Competing Interests or Conflict of Interest Statement
Plant Science Today requires authors to declare all competing interests, often called a conflict of interests, in relation to their work. All submitted manuscripts must accompany ‘competing interests’ statement listing all competing interests. Where authors have competing interests, they need to append this statement in the manuscript. Editors may ask for further information relating to competing interests.
Competing interests may be financial or non-financial. A competing interest exists when the authors’ interpretation of data or presentation of information may be influenced by their personal or financial relationship with other people or organizations. Authors should disclose any financial competing interests but also any non-financial competing interests that may cause them embarrassment if they were to become public after the publication of the article.
Human and animal rights
Research involving human subjects, human material, or human data, must have been performed in accordance with the Declaration of Helsinki and must have been approved by an appropriate ethics committee. A statement detailing this, including the name of the ethics committee and the reference number where appropriate, must appear in all manuscripts reporting such research.
Experimental research on vertebrates or any regulated invertebrates must comply with institutional, national, or international guidelines, and where available should have been approved by an appropriate ethics committee. The Basel Declaration outlines fundamental principles to adhere to when conducting research in animals and the International Council for Laboratory Animal Science (ICLAS) has also published ethical guidelines.
For all research involving human subjects, informed consent to participate in the study should be obtained from participants (or their parent or guardian in the case of children under 16) and a statement to this effect should appear in the manuscript.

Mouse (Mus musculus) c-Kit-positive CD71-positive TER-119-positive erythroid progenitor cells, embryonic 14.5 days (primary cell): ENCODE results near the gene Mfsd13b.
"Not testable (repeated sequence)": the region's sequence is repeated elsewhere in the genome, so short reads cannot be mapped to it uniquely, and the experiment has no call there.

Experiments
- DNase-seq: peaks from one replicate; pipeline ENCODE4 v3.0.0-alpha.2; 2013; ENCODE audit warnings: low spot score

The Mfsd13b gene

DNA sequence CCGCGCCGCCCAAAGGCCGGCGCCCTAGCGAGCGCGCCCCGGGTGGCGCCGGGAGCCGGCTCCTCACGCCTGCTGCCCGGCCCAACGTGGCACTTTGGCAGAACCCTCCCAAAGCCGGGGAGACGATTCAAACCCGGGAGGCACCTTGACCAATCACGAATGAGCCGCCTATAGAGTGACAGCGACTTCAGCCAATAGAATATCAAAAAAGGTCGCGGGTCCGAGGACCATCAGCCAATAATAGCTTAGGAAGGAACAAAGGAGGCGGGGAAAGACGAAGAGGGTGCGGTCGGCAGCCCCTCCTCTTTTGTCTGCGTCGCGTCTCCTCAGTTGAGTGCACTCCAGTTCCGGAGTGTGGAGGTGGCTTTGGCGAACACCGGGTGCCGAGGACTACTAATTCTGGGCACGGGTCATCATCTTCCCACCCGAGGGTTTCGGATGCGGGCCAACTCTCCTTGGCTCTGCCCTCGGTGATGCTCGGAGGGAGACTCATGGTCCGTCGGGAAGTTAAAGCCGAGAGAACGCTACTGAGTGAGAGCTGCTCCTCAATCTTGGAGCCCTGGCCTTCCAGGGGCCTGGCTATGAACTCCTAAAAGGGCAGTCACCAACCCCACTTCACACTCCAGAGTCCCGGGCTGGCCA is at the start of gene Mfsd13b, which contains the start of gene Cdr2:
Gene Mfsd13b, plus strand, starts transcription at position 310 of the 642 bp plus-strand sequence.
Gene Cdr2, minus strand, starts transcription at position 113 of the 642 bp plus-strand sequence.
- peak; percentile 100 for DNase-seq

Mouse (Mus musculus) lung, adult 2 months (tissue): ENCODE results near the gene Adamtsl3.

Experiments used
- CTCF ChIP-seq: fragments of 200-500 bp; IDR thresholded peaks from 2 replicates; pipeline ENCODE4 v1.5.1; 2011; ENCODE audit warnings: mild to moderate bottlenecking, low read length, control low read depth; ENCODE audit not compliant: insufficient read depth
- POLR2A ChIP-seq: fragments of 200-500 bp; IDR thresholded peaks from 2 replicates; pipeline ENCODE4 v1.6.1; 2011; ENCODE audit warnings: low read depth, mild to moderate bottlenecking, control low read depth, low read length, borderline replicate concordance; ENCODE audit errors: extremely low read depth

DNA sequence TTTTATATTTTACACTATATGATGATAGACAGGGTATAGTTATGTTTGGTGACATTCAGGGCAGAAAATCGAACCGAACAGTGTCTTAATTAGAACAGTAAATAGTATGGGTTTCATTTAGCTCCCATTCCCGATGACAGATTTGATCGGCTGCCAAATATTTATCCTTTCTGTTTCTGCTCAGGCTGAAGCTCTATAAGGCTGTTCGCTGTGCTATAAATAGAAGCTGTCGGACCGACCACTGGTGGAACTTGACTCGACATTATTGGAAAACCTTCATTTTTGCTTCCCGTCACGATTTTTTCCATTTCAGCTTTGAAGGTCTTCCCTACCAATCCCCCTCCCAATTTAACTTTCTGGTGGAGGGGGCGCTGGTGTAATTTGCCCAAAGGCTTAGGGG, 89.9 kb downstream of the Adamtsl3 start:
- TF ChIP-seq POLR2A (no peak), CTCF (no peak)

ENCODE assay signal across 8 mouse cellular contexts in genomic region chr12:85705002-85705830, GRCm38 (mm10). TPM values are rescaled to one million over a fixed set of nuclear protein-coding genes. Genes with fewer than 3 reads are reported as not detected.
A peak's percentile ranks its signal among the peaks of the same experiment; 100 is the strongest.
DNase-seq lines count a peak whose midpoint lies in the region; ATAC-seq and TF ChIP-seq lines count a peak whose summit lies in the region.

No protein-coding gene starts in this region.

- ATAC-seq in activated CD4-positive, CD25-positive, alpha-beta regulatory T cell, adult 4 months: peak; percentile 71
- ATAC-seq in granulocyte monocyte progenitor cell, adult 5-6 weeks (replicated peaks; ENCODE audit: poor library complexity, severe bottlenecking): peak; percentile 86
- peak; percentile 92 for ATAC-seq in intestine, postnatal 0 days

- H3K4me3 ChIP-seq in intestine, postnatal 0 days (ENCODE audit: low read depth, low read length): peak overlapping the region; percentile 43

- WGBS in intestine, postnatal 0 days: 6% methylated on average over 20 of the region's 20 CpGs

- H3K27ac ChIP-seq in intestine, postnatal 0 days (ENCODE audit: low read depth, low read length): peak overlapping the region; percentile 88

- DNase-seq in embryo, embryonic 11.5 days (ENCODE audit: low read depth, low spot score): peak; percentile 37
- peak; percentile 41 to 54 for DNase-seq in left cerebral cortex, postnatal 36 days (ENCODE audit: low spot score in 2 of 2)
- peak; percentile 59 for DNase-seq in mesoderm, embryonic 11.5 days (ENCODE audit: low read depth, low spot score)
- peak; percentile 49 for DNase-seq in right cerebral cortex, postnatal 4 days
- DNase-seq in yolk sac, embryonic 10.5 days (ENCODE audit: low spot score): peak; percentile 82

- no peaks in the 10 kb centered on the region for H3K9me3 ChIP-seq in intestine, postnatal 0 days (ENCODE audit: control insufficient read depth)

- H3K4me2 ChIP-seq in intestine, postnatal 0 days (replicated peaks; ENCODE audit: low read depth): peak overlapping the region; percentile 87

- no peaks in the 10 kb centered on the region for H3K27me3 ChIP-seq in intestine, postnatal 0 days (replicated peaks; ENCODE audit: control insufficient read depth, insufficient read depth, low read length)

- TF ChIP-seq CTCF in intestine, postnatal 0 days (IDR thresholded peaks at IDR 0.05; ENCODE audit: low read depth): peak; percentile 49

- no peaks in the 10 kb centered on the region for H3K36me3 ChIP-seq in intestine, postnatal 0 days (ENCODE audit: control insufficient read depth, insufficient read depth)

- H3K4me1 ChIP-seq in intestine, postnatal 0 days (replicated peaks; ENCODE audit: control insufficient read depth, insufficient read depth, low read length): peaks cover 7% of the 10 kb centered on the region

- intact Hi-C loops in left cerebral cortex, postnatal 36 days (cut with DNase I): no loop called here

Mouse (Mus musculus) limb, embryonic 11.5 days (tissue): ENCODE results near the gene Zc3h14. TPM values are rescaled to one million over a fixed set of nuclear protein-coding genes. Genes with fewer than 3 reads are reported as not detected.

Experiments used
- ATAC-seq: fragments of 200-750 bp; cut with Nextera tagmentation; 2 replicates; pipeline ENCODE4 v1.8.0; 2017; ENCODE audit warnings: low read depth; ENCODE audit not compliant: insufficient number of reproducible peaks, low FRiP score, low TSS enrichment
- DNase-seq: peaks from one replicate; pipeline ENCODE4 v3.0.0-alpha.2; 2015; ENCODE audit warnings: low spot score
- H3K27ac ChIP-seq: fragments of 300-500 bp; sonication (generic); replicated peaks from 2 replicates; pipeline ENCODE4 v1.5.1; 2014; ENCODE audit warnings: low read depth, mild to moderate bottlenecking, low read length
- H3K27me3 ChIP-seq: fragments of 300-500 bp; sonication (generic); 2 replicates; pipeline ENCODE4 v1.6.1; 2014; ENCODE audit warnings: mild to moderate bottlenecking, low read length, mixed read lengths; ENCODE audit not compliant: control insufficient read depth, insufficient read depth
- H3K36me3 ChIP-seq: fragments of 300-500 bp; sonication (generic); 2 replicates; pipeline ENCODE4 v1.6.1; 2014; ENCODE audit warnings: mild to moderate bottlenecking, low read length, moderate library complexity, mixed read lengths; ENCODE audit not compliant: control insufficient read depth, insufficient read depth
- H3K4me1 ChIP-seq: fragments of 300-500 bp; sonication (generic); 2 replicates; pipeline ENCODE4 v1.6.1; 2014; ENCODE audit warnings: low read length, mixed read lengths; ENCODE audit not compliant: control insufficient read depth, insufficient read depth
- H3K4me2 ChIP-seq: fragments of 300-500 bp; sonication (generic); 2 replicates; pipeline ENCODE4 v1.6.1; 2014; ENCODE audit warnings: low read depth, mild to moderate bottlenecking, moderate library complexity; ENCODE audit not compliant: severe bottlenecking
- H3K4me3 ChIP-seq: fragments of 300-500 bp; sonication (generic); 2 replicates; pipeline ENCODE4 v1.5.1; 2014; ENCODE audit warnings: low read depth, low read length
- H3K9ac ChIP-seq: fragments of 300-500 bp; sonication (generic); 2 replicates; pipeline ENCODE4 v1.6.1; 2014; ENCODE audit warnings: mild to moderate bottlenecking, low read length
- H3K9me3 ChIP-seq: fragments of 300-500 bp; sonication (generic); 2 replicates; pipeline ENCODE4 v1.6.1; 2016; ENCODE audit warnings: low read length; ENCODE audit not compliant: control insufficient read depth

All contributors who do not meet the criteria for authorship should be listed in an 'acknowledgements' section. Examples of those who might be acknowledged include a person who provided purely technical help, writing assistance, or a head of the department/institution who provided only general support.
Changes in authorship
In line with COPE guidelines, it requires written confirmation from all authors that they agree with any proposed changes in authorship of submitted manuscripts or published articles. This confirmation must be via direct email from each author. It is the corresponding author’s responsibility to ensure that all authors confirm that they agree with the proposed changes. If there is disagreement amongst the authors concerning authorship and a satisfactory agreement cannot be reached, the authors must contact their institution(s) for a resolution. It is not the Editor’s responsibility to resolve authorship disputes. A change in authorship of a published article can only be amended via publication of an Erratum.
Data and material release
Submission of a manuscript to a Plant Science Today implies that readily reproducible materials described in the manuscript, including all relevant raw data, will be freely available to any scientist wishing to use them for non-commercial purposes, without breaching participant confidentiality. Nucleotide/protein sequences should be deposited in an appropriate database in time for the accession number to be included in the published article. In computational studies where the sequence information is unacceptable for inclusion in databases because of lack of experimental validation, the sequences must be published as an additional file with the article.
Algal, fungal, and botanical names
From January 2012, electronic publication of algal, fungal, and botanical names is a valid form of publication. Manuscripts containing new taxon names or other nomenclatural acts must follow guidelines set by the International Code of Nomenclature for algae, fungi, and plants.
Authors describing new fungal taxa should register the names with a recognized repository such as Mycobank, and request a unique digital identifier which should be included in the published article.
Corrections and retractions
Rarely, it may be necessary to publish corrections to, or retractions of, articles published in its journals, so as to maintain the integrity of the academic record. Corrections to, or retractions of, published articles will be made by publishing an Erratum or a Retraction article, without altering the original article in any way other than to add a prominent link to the Erratum/Retraction article. The original article remains in the public domain and the subsequent Erratum or Retraction will be widely indexed. In the exceptional event that material is considered to infringe certain rights or is defamatory we may have to remove that material from our site and archive sites.
Appeals or complaints
Authors have the right to appeal rejection of their manuscript. Appeals should be based on the scientific content of the manuscript and its suitability for publication rather than concerns about the process. Authors wishing to appeal a rejection should contact the Managing Editor. The Editor’s decision on the appeal is final.
Authors wishing to make a complaint should, in the first instance, contact the Managing Editor. For complains that cannot be resolved with the Editor (for example, complains about the Editors themselves), the authors should contact the publisher.